Why are people so afraid of cryptocurrencies?
End of a soaring flight : Why the Bitcoin course is crashing
A joke made the rounds on Twitter on Thursday: Black Friday started a day earlier for Bitcoin. The cryptocurrency is suddenly so cheap again. Because the price collapsed overnight. While a Bitcoin cost more than $ 19,500 on Wednesday, which is more than in three years, it was only just under $ 14,400 on Thursday. This crash was preceded by a real rally. Just two days ago, the cryptocurrency hit the $ 19,000 mark and was on the verge of reaching a new record.
With the reset, a pattern is now repeated. Because it is by no means the first time that the price of the cryptocurrency rises rapidly and then collapses. Investors and speculators alike buy Bitcoins until the price is so high that the majority no longer believe in a further price increase. Then many get out abruptly, which causes the course to collapse. That means: With cryptocurrencies, a financial bubble regularly forms, it bursts, and then a new bubble forms.
Financial experts mainly have a psychological explanation for this: Many investors are driven by the fear that they might miss something. They call this the Fomo effect, which is the abbreviation for the English term ("the fear of missing out"). "No asset class in the world is as exposed to Fomo as Bitcoin," says US investor Brian Kelly.
That is why you can see these enormous price fluctuations: The more the price of the cryptocurrency rises, the more investors want to get involved, whether they are familiar with the market and can assess the risks or not - until panic takes over and many get out again.
Will trading with cryptocurrencies be suitable for the masses?
The price for cryptocurrencies has recently been driven by two developments in particular: On the one hand, professional investors are increasingly entering the market. Due to the low interest rates, pension funds and family offices that invest the money of wealthy families also buy bitcoins. On the other hand, the news that the US payment service provider PayPal is now also offering trading in cryptocurrencies has provided a boost.
In the US, customers have recently been able to buy and sell Bitcoin, Bitcoin Cash, Ether and Litecoin using their PayPal accounts. You can also pay online with digital currencies. In the first half of the new year, PayPal plans to offer this service in other selected countries as well. The payment provider still leaves open which ones will be.
"For the industry, PayPal's entry into the crypto business could have a signal effect for other companies that have been pondering the implementation of digital currencies for a long time," says analyst Timo Emden. Like PayPal, the financial service providers Square and Robinhood Markets have already entered the cryptocurrency trade. However, they do not have as many customers as Paypal with its over 300 million accounts. So far, consumers have had to register to buy Bitcoin and Co. on special exchanges. But many have shied away from that. On the other hand, many already have a PayPal account.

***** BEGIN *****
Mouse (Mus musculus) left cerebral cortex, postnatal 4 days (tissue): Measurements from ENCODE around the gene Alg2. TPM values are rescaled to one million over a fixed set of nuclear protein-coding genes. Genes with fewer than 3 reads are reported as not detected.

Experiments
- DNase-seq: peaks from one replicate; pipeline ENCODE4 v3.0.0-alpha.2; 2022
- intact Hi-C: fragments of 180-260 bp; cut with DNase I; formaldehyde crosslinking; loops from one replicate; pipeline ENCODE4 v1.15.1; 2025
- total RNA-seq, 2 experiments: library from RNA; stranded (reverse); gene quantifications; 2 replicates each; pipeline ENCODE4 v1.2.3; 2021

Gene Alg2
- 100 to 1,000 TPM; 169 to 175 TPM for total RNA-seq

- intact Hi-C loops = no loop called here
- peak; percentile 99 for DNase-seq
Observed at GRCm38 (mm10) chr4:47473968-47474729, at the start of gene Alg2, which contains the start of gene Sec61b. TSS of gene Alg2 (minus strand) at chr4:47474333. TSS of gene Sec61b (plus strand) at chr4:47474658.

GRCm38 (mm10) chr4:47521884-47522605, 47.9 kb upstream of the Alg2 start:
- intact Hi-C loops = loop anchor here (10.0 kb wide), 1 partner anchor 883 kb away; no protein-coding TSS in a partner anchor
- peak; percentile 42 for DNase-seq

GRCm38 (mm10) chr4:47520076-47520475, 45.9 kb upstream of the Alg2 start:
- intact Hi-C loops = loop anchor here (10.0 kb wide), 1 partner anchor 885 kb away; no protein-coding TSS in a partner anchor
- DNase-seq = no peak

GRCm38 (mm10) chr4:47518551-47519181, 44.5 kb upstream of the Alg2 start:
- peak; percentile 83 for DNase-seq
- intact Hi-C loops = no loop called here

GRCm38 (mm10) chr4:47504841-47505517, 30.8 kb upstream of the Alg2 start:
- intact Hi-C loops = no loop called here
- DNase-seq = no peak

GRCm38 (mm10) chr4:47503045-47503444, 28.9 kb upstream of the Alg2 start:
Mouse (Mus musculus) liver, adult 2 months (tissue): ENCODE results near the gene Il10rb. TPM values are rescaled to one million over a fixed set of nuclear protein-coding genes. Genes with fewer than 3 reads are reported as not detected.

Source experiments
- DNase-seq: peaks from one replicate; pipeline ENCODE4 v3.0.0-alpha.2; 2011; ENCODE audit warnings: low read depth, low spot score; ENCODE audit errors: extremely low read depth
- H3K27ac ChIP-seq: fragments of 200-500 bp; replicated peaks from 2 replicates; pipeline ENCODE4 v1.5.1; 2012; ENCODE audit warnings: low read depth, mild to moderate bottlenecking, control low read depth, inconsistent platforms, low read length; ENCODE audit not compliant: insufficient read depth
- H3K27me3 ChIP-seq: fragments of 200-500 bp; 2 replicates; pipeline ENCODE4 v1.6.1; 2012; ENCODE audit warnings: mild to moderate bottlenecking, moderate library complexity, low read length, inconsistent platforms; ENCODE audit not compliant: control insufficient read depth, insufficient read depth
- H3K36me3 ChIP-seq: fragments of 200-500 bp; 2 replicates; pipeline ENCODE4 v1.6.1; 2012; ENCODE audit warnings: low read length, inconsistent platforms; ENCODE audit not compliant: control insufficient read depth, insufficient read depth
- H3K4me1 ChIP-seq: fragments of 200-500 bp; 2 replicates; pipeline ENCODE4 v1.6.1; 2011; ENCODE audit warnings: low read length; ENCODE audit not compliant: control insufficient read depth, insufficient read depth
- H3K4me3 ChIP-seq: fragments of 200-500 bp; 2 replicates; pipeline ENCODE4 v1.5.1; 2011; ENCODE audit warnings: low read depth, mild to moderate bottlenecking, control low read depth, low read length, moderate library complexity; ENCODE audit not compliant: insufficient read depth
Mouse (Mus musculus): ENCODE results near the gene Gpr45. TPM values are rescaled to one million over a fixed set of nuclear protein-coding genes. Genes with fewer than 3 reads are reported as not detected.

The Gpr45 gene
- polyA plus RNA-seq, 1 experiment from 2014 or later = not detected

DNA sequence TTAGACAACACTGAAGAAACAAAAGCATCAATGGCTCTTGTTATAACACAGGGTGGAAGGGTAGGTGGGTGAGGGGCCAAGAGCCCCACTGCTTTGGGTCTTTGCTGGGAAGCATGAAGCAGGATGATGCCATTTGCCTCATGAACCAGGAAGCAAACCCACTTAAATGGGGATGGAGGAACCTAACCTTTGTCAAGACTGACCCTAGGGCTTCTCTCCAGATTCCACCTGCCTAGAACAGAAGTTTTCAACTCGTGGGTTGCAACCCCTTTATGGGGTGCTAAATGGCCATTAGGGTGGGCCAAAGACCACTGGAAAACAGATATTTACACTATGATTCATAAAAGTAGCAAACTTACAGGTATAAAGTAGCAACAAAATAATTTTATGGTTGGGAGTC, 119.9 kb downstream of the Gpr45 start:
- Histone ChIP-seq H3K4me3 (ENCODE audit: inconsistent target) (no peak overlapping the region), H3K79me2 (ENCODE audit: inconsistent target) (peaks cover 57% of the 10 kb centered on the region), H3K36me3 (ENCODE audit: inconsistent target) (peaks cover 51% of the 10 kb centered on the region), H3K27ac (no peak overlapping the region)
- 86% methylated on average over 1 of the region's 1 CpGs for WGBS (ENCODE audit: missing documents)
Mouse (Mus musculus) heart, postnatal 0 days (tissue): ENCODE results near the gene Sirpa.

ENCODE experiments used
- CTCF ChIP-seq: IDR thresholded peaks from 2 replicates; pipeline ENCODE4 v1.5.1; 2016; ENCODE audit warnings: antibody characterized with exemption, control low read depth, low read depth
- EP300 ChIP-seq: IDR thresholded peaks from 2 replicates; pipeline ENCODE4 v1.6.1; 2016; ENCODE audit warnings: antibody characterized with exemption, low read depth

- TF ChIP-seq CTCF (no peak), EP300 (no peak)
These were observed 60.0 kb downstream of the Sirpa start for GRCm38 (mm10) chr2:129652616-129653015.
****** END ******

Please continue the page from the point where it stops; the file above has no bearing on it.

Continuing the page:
PayPal is buying up bitcoins on a large scale
In order to be able to get involved in the market, the American payment service provider has to meet certain requirements: for every virtual bitcoin that a customer buys via the platform, he actually has to hold a bitcoin. It's like the bank has to put a coin in the safe for every euro that a customer has in the account. In order to enable customers to trade in cryptocurrencies, PayPal has to buy them on a large scale itself - and it does so. According to the investment company Pantera Capital, PayPal has recently bought around 70 percent of all bitcoins that have come onto the market. That too could have contributed to the recent price hike.
But even if Bitcoins are now easier for investors to acquire, consumer advocates urge caution. "We see so-called crypto currencies as a financial investment for asset accumulation critically," says Niels Nauhauser from the consumer advice center Baden-Württemberg. “Their value depends solely on what value people will attach to crypto money in the future.” This also applies to paper money. But that is why there are also central banks behind the dollar or the euro, which control price stability and intervene to steer it in case of doubt. Bitcoins, on the other hand, can only be used as long as you can find a contractual partner who accepts them. “From a legal point of view, it's not about money,” warns Nauhauser.
Supporters of crypto currencies, on the other hand, like to talk about digital gold: So they consciously buy bitcoins in order to become more independent from traditional currencies. Consumer advocates, however, see a crucial difference to precious metal: "Unlike gold, for example, cryptocurrencies have neither a material value nor a historical price development that could provide clues for risks and returns."
In view of the growing number of cryptocurrencies, the risk of irrational exaggerations in price developments is also great. In addition, depending on the platform, investors would not be appropriately informed about the risks before buying cryptocurrencies. "The sales take place entirely outside the legal framework for speculative investments," says Nauhauser.
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